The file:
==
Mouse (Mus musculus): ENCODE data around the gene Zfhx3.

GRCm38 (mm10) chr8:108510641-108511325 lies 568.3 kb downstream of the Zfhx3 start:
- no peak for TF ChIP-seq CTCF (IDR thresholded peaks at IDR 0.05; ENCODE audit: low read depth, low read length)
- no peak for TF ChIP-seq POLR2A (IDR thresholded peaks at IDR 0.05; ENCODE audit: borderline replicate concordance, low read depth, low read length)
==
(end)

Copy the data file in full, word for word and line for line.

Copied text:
Mouse (Mus musculus): ENCODE data around the gene Zfhx3.

GRCm38 (mm10) chr8:108510641-108511325 lies 568.3 kb downstream of the Zfhx3 start:
- no peak for TF ChIP-seq CTCF (IDR thresholded peaks at IDR 0.05; ENCODE audit: low read depth, low read length)
- no peak for TF ChIP-seq POLR2A (IDR thresholded peaks at IDR 0.05; ENCODE audit: borderline replicate concordance, low read depth, low read length)